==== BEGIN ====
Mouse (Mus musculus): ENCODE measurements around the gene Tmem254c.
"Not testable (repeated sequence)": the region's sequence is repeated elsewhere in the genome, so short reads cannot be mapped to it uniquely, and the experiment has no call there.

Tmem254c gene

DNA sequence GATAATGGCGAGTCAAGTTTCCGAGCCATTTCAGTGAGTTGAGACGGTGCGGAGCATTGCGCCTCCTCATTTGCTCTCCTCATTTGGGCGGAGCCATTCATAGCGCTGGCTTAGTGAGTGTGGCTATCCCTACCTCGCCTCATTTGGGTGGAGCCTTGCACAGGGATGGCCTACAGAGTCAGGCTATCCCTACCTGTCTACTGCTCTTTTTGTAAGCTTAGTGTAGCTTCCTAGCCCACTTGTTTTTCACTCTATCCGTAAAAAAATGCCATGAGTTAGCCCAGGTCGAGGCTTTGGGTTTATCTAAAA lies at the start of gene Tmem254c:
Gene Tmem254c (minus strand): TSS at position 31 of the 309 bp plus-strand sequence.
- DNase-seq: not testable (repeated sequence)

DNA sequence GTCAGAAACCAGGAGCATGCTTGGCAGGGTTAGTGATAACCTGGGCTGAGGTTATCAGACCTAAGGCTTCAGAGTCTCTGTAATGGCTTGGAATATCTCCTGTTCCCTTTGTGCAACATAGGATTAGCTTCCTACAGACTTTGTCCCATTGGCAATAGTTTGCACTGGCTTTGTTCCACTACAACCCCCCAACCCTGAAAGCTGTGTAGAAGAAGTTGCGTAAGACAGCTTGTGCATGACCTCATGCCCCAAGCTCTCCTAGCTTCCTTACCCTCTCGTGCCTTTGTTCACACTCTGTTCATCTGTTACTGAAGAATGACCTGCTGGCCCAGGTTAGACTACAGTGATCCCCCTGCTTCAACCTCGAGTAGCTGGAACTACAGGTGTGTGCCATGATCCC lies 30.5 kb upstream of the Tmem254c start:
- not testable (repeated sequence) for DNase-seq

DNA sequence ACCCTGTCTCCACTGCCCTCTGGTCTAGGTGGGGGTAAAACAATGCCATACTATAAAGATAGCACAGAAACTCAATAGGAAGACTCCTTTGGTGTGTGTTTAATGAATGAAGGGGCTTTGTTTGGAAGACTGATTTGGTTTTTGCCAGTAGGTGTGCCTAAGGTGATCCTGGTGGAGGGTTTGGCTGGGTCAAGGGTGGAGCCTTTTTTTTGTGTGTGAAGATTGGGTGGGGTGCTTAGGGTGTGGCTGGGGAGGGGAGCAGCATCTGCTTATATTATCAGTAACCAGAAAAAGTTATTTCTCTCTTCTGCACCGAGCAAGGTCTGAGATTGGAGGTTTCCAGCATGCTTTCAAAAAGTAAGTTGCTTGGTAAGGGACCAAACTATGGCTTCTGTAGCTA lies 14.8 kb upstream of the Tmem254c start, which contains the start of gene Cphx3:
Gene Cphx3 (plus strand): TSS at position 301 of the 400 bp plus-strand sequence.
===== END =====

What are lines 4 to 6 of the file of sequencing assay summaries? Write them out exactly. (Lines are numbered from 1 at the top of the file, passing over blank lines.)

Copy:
DNA sequence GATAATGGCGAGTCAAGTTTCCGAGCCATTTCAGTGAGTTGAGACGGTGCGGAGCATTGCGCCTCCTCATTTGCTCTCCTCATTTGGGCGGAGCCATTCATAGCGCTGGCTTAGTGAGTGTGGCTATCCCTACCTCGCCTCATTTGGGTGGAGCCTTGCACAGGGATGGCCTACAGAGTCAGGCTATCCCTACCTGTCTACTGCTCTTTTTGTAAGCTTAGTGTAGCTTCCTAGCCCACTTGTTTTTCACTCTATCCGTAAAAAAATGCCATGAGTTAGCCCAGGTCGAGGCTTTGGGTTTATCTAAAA lies at the start of gene Tmem254c:
Gene Tmem254c (minus strand): TSS at position 31 of the 309 bp plus-strand sequence.
- DNase-seq: not testable (repeated sequence)